The “Black National Anthem” and Jesus
Recently, two different anthems were used at the NFL pre-game series—the traditional National Anthem and also the song, “Lift Every Voice and Sing” (often called the “Black National Anthem”).
America is undergoing its cultural revolution right now, obliterating as much of the past as possible. We saw last year a whole spate of statue toppling of American figures. There was even the incident where “social justice warriors” in Rochester, NY, tore down a statue of Frederick Douglas—even though he was an ardent abolitionist. Statues of Lincoln were torn down also.
And some in the cancel culture even want to tear down statues of Jesus. CBNNews.com noted last year (6/23/20): “Social justice activist Shaun King unleashed a barrage of comments on social media Monday claiming that statues of Jesus Christ are ‘a form of white supremacy’ and should be torn down. King is the co-founder of Real Justice PAC and supports the Black Lives Matter movement.”
I’m the last person in the world to follow professional sports, but even I know about all the protests against the National Anthem, as if modern America were South Africa at the height of Apartheid.
The National Football League announced last year, as reported by NPR on 7/2/20, that a different anthem will be used at the opening of the football season. NRP notes, “’Lift Every Voice and Sing’…[t]he song known as the Black national anthem will play at the start of every season opener game, coming before ‘The Star Spangled Banner.’”
The interesting thing about “Lift Every Voice and Sing” is the apparent pro-Jesus sentiment of the writer of that anthem. I surely doubt that James Weldon Johnson (1871-1938), the author of “Lift Every Voice,” would have anything to do with such anti-Christian bigotry as tearing down statues of Jesus.
“Let our rejoicing rise, High as the list’ning skies,” proclaims this song by Johnson, an African-American who wrote this piece in 1900, which includes the line, “Let us march on ’til victory is won.”
Johnson was a great American poet, and a racial groundbreaker. He was the first Black to pass the Florida Bar exam. He was the editor of New York Age.
His poem, “Lift Every Voice and Sing” (1900), which was set to music by his brother, became the unofficial Black anthem in the 1940s. He was also foreign consul to Venezuela and later Nicaragua. He served as a professor at Fisk University.
But Johnson is perhaps best known for some of his poetry, including the book God’s Trombones (1927). This book was called “dialect sermons in verse,” and it became popularized in school recitations.
One of those poems is “The Creation,” based loosely on Genesis 1 and 2. In “The Creation,” Johnson includes such lines as, “Then God smiled
And the light broke,
And the darkness rolled up on one side,
And the light stood shining on the other,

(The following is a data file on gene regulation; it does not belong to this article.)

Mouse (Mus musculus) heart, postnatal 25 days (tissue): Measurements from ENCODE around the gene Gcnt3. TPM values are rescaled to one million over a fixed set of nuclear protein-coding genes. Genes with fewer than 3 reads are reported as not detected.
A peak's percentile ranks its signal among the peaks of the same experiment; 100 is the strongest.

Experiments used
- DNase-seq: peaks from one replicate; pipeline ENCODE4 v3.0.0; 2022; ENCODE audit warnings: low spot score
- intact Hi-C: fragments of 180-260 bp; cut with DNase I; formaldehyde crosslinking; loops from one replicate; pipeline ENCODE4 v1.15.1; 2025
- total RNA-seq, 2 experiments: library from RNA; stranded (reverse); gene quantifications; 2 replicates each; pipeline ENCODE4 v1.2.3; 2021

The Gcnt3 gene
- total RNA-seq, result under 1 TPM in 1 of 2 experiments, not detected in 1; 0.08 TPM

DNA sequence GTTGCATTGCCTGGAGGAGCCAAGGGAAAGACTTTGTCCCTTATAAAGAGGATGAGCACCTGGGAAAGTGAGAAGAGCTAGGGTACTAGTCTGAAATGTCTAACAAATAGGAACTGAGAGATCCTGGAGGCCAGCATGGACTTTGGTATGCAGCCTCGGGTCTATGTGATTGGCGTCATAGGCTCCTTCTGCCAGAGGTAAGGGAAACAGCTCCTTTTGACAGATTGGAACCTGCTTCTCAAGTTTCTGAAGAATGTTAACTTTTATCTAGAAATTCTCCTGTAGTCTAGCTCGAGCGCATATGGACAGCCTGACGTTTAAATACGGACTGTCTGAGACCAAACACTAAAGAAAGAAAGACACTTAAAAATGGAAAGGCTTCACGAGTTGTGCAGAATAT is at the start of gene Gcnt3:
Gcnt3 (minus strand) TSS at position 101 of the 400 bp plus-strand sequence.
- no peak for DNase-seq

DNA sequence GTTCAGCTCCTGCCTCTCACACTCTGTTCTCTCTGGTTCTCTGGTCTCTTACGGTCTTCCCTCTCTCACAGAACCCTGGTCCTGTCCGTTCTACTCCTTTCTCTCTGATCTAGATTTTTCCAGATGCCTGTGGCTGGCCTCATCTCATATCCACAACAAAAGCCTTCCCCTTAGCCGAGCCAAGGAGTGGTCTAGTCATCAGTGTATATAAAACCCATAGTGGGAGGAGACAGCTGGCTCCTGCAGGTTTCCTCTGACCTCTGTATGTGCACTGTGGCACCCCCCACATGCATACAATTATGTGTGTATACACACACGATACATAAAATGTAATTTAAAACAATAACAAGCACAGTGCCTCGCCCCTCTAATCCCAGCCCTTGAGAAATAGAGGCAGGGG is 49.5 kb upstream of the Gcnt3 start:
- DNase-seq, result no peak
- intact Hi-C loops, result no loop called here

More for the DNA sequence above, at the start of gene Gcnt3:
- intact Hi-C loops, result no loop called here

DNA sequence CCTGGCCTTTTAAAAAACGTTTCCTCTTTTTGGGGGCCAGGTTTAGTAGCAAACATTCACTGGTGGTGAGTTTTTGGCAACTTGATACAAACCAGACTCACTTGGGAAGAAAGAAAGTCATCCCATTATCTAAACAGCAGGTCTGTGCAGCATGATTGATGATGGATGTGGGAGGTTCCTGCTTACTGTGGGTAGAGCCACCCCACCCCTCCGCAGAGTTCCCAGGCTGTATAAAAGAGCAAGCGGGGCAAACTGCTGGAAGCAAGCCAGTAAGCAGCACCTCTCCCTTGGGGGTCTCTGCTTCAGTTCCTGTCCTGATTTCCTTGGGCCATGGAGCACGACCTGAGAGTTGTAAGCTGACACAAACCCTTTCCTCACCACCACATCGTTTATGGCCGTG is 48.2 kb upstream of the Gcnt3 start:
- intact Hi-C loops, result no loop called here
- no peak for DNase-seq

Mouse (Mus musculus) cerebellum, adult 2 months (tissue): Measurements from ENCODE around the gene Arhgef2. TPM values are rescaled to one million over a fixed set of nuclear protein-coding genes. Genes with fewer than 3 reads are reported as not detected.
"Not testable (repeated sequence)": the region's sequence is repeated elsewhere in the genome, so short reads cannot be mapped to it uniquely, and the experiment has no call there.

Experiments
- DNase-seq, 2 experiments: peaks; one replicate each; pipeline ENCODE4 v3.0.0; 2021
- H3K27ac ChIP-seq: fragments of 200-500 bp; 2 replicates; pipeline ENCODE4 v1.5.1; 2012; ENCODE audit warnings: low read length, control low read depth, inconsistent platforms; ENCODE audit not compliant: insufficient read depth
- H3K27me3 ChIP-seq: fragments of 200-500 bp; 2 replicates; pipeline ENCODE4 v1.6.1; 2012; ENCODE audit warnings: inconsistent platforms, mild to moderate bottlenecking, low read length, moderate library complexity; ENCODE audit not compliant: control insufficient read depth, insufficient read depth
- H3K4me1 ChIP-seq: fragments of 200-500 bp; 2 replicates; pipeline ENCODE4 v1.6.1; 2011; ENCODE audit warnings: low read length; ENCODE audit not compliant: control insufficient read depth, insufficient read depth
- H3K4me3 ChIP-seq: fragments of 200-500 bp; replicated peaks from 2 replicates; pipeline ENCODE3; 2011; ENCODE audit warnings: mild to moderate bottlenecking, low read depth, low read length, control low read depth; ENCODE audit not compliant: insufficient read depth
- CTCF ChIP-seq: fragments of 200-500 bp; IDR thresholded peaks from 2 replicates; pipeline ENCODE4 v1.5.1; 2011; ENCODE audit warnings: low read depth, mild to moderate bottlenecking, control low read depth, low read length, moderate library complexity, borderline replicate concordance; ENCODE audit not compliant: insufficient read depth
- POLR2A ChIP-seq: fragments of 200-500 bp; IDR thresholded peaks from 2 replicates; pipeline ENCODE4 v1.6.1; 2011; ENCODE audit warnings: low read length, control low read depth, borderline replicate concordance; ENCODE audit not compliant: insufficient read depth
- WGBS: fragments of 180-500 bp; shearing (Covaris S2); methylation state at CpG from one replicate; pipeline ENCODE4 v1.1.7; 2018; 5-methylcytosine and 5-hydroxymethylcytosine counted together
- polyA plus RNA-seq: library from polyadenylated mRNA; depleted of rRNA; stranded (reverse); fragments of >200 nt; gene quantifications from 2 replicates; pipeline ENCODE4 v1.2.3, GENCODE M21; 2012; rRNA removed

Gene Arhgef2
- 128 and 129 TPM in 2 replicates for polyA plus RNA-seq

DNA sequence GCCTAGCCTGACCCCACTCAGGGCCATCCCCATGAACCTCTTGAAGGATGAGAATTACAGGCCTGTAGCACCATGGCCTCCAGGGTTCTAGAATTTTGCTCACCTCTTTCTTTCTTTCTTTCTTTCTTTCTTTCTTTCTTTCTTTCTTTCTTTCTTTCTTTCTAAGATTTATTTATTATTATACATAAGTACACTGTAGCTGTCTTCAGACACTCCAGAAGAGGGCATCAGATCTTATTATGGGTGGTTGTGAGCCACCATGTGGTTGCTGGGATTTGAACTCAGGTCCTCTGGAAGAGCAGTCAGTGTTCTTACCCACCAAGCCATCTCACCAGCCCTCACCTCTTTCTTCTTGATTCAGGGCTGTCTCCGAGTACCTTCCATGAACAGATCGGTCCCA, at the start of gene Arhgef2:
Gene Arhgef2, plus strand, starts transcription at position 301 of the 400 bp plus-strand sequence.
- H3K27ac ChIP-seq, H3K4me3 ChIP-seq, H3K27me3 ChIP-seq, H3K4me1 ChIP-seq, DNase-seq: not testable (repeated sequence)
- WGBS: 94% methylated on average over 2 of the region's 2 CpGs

And God said, ‘That’s good!’”
The poem climaxes with the climax of God’s creation—humanity:
“With His head in His hands,
God thought and thought,
Till He thought, “I’ll make me a man!”
Up from the bed of the river
God scooped the clay…
Toiling over a lump of clay
Till He shaped it in His own image;
Then into it He blew the breath of life,
And man became a living soul.
Even more directly Christian is Weldon’s powerful funeral sermon in verse, called “Go Down, Death.” In this eulogy, poor “Sister Caroline” of Savannah, Georgia, is dying.
In Weldon’s verse eulogy, God up in heaven calls on one of His angels to go to earth to fetch poor Sister Caroline. “And God said: Go down, Death, go down,” to bring her to Him.
“She’s borne the burden and heat of the day,
she’s labored long in my vineyard,
And she’s tired.”
After traveling to earth to pick up Sister Caroline, Death brings her to a special place up in heaven.
“And there he laid Sister Caroline
On the loving breast of Jesus.
And Jesus took his own hand and wiped away her tears,
And he smoothed the furrows from her face,
And the angels sang a little song,
And Jesus rocked her in his arms,
And kept a-saying: Take your rest,
Take your rest.”
Only a true Christian can have such hope in the face of death because Jesus Christ conquered the grave both by His dying for our sins and His resurrection.
So Johnson uses Scriptural truths to reassure the survivors of those who die in Christ, such as Sister Caroline.
“Weep not–weep not,
She is not dead;
She’s resting in the bosom of Jesus…
Heart-broken husband–weep no more;
Grief-stricken son–weep no more;
Left-lonesome daughter –weep no more;
She only just gone home.”
These protesters in the street who are trying to destroy remnants of Western Civilization seem to know nothing of the power of the Gospel as did the writer of “Lift Every Voice and Sing.” As the late Gospel singer Andre Crouch reminded us all, “Jesus is the answer for the world today. Above Him there’s no other. Jesus is the Way.” Amen.
James Weldon Johnson